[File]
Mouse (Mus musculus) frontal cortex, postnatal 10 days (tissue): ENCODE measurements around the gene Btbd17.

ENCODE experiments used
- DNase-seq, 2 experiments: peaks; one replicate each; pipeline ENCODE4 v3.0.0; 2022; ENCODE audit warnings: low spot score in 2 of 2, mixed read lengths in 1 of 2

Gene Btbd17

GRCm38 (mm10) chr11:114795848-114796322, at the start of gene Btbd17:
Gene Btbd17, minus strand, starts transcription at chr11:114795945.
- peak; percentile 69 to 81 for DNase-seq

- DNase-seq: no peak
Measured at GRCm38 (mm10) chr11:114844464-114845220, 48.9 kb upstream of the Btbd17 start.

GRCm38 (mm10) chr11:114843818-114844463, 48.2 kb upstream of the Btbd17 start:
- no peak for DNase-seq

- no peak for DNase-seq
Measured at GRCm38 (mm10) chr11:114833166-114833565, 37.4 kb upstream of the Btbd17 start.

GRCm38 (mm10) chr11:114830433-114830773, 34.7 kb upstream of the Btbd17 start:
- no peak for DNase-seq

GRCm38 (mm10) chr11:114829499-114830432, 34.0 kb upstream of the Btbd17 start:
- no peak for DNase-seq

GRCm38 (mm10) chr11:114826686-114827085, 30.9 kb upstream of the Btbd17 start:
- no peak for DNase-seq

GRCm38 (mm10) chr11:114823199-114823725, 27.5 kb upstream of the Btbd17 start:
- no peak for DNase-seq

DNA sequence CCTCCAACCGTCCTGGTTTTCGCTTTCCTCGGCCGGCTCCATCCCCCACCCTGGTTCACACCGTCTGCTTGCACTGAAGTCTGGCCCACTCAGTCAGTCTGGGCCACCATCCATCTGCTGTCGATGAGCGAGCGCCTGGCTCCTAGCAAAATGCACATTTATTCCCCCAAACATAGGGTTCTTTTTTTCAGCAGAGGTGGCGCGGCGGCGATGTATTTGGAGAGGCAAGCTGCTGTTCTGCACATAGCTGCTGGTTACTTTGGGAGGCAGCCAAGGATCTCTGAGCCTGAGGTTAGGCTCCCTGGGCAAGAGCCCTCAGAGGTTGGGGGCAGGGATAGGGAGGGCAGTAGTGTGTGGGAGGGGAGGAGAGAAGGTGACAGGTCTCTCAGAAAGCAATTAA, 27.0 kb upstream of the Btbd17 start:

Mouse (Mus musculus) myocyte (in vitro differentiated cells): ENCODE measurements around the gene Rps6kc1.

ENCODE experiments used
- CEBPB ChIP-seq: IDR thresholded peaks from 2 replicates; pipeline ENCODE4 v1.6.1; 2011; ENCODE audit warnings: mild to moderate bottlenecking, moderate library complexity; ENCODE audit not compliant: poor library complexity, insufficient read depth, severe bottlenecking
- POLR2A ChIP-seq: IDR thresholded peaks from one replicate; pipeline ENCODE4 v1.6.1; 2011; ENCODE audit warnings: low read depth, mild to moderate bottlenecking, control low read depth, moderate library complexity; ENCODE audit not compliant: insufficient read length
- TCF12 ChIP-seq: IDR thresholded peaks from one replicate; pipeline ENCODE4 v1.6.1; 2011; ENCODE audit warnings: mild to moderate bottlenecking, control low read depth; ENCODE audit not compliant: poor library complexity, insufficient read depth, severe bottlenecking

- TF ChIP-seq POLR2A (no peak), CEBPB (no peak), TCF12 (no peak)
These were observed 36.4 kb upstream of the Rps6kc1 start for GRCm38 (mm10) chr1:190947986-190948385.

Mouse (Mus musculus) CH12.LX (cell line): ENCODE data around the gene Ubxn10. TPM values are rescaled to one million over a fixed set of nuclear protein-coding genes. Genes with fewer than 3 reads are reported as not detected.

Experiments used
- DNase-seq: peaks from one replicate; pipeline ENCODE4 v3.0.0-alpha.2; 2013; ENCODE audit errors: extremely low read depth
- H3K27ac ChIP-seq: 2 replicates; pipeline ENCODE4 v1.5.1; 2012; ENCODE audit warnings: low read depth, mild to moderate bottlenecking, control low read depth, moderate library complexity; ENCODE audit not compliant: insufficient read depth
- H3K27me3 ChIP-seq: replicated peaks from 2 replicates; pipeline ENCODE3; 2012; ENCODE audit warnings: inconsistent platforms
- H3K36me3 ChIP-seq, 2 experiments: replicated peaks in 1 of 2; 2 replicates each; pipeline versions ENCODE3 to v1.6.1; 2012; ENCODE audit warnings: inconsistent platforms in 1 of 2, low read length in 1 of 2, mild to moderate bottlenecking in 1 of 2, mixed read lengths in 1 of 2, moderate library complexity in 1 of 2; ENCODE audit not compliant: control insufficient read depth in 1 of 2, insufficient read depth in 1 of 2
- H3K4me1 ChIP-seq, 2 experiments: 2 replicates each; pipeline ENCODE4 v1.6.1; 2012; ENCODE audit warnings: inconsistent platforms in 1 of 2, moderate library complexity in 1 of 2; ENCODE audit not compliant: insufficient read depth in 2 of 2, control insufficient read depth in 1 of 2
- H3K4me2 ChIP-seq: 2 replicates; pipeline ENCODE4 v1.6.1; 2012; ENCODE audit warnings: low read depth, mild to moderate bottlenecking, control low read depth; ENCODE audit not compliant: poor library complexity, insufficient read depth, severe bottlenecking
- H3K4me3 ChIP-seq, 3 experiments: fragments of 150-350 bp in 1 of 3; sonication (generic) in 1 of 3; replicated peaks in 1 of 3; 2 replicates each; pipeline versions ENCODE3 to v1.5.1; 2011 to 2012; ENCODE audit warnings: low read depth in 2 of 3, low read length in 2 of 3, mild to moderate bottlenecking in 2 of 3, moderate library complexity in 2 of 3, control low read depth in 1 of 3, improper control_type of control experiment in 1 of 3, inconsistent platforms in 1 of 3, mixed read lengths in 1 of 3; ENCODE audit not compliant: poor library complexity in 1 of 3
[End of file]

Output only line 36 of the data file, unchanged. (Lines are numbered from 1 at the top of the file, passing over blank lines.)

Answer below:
- H3K4me1 ChIP-seq, 2 experiments: 2 replicates each; pipeline ENCODE4 v1.6.1; 2012; ENCODE audit warnings: inconsistent platforms in 1 of 2, moderate library complexity in 1 of 2; ENCODE audit not compliant: insufficient read depth in 2 of 2, control insufficient read depth in 1 of 2